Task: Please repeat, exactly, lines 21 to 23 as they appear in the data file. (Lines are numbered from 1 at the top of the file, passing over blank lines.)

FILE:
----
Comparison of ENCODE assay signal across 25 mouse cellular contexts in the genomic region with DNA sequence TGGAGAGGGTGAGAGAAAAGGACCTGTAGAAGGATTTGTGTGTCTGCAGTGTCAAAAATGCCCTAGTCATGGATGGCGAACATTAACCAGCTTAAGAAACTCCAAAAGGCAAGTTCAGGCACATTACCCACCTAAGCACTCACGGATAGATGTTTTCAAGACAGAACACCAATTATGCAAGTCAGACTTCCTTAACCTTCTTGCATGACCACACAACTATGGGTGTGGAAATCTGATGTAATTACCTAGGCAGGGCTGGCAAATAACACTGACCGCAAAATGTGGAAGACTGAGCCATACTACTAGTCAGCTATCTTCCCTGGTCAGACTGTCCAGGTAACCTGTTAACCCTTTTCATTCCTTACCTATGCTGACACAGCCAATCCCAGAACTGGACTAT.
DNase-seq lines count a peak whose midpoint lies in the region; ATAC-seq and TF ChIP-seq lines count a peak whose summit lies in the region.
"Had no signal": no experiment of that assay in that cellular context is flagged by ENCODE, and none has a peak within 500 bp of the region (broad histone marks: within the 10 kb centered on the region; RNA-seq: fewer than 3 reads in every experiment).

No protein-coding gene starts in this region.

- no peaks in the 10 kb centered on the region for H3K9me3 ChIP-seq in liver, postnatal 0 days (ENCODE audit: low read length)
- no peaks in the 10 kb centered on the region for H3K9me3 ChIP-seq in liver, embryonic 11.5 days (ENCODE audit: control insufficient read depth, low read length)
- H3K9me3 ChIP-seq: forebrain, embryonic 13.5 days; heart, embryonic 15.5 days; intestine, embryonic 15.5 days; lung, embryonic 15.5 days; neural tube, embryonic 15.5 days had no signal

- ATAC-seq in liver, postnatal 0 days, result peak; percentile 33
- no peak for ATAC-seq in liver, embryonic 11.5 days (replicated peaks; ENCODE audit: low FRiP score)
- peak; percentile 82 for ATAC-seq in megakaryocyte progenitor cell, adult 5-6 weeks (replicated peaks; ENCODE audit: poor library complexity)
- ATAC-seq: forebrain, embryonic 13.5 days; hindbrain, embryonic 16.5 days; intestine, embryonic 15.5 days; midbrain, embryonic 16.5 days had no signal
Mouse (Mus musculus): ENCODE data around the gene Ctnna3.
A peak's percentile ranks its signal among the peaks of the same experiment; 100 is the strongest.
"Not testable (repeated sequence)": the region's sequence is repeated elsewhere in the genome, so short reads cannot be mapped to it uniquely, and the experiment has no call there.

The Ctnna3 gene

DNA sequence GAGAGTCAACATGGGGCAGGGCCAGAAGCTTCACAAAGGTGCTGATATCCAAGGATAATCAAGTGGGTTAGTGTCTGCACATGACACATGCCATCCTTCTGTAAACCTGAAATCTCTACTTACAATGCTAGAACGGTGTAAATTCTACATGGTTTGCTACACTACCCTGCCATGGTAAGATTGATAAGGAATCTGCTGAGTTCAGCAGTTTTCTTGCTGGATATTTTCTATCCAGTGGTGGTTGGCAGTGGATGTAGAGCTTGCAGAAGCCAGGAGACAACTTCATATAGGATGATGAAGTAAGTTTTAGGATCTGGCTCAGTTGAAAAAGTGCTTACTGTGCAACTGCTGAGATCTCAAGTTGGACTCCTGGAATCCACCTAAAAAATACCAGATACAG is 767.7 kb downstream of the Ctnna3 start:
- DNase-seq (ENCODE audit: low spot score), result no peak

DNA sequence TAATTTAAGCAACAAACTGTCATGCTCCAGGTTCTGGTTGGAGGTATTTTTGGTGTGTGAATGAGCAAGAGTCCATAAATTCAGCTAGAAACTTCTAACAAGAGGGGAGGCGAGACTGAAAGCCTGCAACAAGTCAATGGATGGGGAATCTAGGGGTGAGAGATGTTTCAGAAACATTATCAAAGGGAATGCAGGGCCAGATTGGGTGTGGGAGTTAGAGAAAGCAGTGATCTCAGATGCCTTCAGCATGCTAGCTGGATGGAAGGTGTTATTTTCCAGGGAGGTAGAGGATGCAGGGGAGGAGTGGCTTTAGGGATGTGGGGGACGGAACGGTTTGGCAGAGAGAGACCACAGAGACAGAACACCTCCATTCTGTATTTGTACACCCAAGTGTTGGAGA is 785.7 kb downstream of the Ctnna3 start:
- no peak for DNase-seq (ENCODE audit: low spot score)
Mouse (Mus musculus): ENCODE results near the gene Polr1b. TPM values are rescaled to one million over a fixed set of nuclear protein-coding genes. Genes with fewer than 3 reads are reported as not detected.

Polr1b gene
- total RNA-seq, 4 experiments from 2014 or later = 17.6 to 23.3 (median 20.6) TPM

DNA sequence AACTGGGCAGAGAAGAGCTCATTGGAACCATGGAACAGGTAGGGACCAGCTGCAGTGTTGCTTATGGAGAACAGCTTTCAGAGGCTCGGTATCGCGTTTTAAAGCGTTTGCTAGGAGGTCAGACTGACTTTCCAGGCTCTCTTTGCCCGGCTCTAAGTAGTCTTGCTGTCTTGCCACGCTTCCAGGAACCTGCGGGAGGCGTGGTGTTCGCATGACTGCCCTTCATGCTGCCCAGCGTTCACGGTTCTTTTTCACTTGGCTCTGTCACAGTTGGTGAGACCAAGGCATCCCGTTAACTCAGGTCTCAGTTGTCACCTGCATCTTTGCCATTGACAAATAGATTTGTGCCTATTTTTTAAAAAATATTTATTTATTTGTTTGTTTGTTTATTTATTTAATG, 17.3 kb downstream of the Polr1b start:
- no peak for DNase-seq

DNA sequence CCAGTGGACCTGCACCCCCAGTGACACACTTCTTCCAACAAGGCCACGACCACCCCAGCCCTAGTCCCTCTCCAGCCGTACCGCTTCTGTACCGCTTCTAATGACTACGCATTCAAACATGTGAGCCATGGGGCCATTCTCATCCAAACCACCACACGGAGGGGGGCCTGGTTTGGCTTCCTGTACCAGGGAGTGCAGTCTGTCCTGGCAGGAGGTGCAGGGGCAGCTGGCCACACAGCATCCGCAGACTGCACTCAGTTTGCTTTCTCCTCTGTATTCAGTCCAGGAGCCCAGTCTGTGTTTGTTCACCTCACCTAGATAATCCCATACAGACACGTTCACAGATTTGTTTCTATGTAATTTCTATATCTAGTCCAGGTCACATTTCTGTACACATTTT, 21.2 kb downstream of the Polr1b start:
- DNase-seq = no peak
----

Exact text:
Polr1b gene
- total RNA-seq, 4 experiments from 2014 or later = 17.6 to 23.3 (median 20.6) TPM

DNA sequence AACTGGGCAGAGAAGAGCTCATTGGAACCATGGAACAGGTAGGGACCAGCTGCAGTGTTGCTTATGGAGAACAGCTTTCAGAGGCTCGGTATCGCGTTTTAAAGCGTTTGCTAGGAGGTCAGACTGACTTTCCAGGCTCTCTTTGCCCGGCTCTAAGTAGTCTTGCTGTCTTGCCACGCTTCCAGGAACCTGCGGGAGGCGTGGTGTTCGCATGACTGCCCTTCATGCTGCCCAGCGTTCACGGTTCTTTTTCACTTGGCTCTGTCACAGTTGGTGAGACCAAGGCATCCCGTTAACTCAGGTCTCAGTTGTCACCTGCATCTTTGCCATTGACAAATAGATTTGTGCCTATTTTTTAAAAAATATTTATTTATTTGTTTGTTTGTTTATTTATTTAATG, 17.3 kb downstream of the Polr1b start: